Oregon Legislative meltdown?

The picture on the right may not be the Oregon Legislature, but it may be in a few weeks. The picture is of the Taiwan Legislature in an all out brawl this week. There are signs that such tensions are occuring right here in Oregon.

Harry Esteve of The Oregonian wrote an interesting piece today about rising tensions in the State Capitol.

Relations are so bad that one day last week a Republican member missed a vote because he had to go to the bathroom and Democrats refused to let him cast the vote when he came back”¦Rank-and-file lawmakers worry about the deteriorating tone of the session and how it may further damage the body’s already battered image among the public. Several times last week, House members stood to air concerns about the spate of meltdowns on the floor. Among them was Rep. Bob Jenson, R-Pendleton, one of the elders of the Legislature and a 10-year veteran of the House. “We’ve taken a pretty terrible beating since I’ve been here, in the eyes of the press and in the eyes of a lot of people,” Jenson said. “Maybe it’s time for us to start acting like legislators.”

The article talks about how both the Republican Leader Scott and the Democratic leader Rep. Hunt are accusing each other of playing politics. There are real signs that the process is breaking down, and that fairness may be the victim.

Also out today on the same theme is Rep. Kim Thatcher’s press release on the mishandling of procedure over the Measure 37 re-write bill. Here is what Rep. Thatcher had to say:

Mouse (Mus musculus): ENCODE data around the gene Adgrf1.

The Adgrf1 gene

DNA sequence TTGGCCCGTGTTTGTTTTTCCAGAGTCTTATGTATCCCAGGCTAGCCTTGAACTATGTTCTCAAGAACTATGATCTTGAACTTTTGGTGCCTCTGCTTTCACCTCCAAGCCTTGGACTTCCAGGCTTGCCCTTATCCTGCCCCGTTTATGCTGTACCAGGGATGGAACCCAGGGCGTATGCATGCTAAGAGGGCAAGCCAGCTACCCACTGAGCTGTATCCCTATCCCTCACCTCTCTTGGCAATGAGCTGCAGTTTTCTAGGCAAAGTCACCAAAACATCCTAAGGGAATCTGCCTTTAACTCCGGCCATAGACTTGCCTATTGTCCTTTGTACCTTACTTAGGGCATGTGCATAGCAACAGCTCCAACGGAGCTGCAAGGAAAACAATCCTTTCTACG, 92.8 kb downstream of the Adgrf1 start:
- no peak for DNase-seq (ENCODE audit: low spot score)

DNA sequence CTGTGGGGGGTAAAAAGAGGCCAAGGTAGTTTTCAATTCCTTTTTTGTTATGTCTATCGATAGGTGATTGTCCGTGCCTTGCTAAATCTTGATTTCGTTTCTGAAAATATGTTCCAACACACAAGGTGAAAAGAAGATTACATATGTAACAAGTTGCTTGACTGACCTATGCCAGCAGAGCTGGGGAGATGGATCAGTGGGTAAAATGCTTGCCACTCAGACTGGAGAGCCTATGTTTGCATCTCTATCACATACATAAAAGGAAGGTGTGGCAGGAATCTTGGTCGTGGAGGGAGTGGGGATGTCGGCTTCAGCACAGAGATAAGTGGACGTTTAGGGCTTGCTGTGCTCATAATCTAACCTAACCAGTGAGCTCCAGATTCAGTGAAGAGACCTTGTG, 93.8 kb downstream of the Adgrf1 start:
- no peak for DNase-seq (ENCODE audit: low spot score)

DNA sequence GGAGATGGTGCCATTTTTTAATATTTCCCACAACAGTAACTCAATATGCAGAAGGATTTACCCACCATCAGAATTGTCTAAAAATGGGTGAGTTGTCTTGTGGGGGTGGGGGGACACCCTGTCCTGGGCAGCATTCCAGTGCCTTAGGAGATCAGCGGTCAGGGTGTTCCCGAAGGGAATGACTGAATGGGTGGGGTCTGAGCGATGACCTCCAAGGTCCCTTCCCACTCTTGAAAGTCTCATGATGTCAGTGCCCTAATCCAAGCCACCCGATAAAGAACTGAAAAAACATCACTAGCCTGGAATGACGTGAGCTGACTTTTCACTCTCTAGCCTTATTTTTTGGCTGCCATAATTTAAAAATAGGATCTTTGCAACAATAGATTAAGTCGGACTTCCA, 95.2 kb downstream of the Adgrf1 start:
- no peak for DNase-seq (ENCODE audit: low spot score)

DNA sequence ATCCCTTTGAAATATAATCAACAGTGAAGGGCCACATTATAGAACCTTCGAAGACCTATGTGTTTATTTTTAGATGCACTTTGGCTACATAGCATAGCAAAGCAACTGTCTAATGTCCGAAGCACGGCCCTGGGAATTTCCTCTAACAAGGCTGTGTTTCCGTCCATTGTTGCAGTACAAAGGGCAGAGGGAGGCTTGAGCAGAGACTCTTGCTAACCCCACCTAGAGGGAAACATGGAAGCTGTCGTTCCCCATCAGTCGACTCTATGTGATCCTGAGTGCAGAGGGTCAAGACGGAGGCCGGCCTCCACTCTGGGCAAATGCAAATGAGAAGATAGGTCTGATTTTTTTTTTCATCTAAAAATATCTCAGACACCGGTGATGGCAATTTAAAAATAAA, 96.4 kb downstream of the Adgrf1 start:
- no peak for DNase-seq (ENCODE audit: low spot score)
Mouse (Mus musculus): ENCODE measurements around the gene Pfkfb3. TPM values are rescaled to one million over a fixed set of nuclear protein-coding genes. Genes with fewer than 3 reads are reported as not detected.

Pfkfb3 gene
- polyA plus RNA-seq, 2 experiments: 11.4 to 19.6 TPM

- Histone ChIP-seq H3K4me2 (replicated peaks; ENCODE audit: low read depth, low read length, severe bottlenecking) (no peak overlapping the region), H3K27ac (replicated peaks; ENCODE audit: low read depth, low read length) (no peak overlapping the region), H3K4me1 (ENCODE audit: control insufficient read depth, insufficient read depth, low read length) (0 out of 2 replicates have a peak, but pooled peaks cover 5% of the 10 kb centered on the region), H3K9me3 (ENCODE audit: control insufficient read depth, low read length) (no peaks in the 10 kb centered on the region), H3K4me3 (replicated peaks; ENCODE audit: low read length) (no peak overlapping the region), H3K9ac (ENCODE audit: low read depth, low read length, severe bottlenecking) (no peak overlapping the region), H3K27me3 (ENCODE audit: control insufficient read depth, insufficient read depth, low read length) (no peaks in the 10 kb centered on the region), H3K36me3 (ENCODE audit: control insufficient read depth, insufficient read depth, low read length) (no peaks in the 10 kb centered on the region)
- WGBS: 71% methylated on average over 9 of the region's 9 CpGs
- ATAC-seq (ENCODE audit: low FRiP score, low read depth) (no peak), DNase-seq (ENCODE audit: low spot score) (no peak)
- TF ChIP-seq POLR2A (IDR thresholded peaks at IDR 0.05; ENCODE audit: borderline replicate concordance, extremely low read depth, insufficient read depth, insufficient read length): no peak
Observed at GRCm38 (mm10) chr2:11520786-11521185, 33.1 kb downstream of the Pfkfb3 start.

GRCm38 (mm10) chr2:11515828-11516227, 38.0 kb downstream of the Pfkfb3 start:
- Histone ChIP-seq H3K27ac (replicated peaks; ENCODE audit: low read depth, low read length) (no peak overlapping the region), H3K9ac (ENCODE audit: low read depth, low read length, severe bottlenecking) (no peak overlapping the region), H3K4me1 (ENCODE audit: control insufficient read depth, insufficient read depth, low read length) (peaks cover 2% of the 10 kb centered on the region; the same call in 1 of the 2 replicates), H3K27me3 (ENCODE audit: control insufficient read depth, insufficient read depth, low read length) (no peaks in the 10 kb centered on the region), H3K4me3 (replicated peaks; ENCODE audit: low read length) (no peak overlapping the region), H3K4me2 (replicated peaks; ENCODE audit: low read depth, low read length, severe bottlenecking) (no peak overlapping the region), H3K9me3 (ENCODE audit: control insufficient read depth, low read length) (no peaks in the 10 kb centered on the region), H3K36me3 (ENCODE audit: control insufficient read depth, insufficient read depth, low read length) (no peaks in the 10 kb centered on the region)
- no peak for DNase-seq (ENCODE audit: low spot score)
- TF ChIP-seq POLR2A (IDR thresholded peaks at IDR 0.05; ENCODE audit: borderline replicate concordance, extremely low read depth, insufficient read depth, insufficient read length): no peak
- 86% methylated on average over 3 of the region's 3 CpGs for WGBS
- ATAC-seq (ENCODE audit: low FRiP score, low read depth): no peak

Democrats rejected that plan without much debate. Without giving you a headache about political games, here’s a peek at what happened. Various proposals started in the so-called Joint Land Use “Fairness” Committee. However, in just four days, Democratic lawmakers broke off negotiations with Republicans and pushed through their own bills with very little public feedback. Democrats say their new proposal is going to a special election but so far no legislation has moved to the House Floor specifying when this election, estimated to cost nearly $2 million, will be held.

In addition to the referral which will gut Measure 37 and discourage anyone from fighting for their property rights in the future, Democrats also allowed state and county governments another year to process claims. Sadly, some of the people who’ve filed claims are quite elderly and may not be around long enough to secure justice and peace of mind for their families.

The Session is nearing the end where things get heated. The public deserves better, and now is the time to change before it gets worse.